A team led by Peter Thomas of Cornell University said that Ceres is nearly spherical, which suggests that gravity controls its shape. Also, the asteroid's non-uniform shape indicates that material is not evenly distributed throughout the inside.
These and other new clues, including Ceres' low density, point to an interior loaded with frozen water.
The results are detailed in the September 8th 2005 issue of the journal Nature.
Ceres has long been considered one of the tens of thousands of asteroids that make up the asteroid belt between Mars and Jupiter. At 930 km in diameter , about the size of France, it's the largest asteroid in the belt, accounting for about 25% of the belt's total mass.
Astronomers had thought
might never have been heated enough to create layers of material.
But new computer models now suggest Ceres has a differentiated interior – dense material in the core and lighter stuff near the surface. Possible configurations include a mantle rich in water ice around a rocky core.
If this mantle is composed of at least 25% water, Ceres would have more fresh water than Earth, according to a statement released by the Space Telescope Science Institute, which operates Hubble for NASA and the European Space Agency.
The most likely scenario from the knowledge we have on how other objects form, it probably has a rocky core and a mantle. That mantle is probably some watery, icy mix, with other dirt and constituents. That mantle could be as much as ¼ of the whole object. Even though it's a small object compared to Earth, there could be a lot of water
" - Joel Parker, study co-author, Southwest Research Institute.
On Earth, fresh water makes up only a thin layer just a few miles deep in some places, less in others. The water layer proposed for Ceres, while smaller in circumference, is many miles thicker.
The total volume of water on Earth is about 1.4 billion cubic kilometres, around 41 million of which is fresh water. If Ceres' mantle accounts for 25 percent of the asteroids mass, that would translate to an upper limit of 200 million cubic kilometres of water.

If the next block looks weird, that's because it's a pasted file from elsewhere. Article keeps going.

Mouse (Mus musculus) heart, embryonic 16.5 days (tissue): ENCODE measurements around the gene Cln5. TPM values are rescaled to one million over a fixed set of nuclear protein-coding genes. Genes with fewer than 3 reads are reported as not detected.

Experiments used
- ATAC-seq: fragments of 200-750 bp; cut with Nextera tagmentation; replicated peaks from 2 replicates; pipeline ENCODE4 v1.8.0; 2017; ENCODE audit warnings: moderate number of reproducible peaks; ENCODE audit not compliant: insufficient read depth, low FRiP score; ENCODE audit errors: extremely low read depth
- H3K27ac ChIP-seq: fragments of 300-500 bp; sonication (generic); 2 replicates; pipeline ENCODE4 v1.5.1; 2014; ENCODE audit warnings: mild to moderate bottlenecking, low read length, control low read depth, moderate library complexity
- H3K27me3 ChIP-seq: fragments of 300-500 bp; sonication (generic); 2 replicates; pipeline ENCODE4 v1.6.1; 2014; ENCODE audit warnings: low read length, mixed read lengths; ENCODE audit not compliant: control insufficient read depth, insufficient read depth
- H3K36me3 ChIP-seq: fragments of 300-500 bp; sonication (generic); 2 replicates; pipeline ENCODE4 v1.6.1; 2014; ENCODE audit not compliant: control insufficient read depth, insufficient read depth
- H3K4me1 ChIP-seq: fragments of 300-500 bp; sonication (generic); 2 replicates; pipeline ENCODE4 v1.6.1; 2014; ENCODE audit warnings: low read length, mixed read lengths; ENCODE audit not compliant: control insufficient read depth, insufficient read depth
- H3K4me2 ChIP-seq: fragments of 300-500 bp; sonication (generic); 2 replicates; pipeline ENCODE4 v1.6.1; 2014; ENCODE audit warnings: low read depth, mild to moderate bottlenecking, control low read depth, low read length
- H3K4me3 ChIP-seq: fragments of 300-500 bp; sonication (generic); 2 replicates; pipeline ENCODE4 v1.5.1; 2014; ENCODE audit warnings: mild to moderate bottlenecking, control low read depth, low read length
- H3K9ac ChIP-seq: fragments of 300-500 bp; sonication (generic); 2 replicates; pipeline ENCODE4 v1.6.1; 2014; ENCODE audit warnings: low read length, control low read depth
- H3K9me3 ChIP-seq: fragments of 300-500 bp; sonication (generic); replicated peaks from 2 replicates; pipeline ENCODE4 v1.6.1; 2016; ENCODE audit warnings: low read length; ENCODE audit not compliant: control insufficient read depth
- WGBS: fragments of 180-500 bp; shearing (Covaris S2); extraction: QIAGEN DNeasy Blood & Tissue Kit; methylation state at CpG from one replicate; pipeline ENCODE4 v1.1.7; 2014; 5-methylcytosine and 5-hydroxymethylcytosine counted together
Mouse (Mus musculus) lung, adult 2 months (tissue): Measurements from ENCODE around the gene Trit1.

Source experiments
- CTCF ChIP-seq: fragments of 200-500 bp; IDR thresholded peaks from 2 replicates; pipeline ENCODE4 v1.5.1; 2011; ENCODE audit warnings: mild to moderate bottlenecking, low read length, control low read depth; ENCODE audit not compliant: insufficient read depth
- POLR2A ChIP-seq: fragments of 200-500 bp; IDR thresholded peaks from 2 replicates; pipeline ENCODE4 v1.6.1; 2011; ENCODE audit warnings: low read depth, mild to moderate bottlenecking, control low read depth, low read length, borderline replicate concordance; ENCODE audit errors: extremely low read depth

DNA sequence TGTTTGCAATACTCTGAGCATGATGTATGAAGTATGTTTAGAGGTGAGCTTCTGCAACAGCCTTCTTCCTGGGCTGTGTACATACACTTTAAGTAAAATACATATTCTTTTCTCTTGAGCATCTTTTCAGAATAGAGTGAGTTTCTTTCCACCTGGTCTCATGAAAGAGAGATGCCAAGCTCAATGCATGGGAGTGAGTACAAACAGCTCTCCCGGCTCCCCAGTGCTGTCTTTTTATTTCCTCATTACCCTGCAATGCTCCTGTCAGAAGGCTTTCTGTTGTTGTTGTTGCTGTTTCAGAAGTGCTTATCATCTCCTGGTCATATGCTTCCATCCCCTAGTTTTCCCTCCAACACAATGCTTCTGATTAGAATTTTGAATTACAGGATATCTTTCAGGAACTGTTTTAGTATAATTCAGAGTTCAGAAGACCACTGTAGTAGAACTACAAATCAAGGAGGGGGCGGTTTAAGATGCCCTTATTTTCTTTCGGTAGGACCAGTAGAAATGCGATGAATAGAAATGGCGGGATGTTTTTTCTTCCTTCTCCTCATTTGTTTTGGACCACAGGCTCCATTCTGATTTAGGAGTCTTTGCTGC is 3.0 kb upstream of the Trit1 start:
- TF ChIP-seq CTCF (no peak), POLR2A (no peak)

Since all the nine "regular" planets have differentiated interiors, this new view of Ceres has some astronomers calling Ceres a "mini-planet," adding fuel to an ongoing debate over exactly what qualifies as a planet.
Other researchers recently announced the discovery of
, a round object in our solar system 1-1/2 times larger than Pluto and about three times further away from the Sun. But even an object of this size – at 2,100 miles in diameter roughly four times the size of Ceres – doesn't receive universal endorsement as being a planet.
One astronomer, Brian Marsden, who runs the Minor Planet Centre where data on small bodies is collected, says that if Pluto is considered a planet, then any other round worlds should also be considered planets. Under this definition, which some other astronomers subscribe to, Ceres,
and a handful of other large objects would be named planets. The alternative is to stop calling Pluto a planet.
Another explanation is that Ceres is a sort of 'baby' planet – an underdeveloped version of Earth and other rocky planets. Looked at this way, Ceres appears as other fledgling planets might have looked more than 4 billion years ago.
The leading theory for planet formation holds that small rocks collided, stuck and gradually grew. Depending on location and orbit, a developing world may or may not have encountered enough raw materials to become as large as the four traditional rocky planets.
Ceres is an embryonic planet. Gravitational perturbations from Jupiter billions of years ago prevented Ceres from accreting more material to become a full-fledged planet
" - Lucy McFadden, observation team member, Department of Astronomy at the University of Maryland.
In 2015 scientists will get a close up look at Ceres when the NASA
mission orbits the asteroid. A closer look should provide more clues about the asteroid's composition.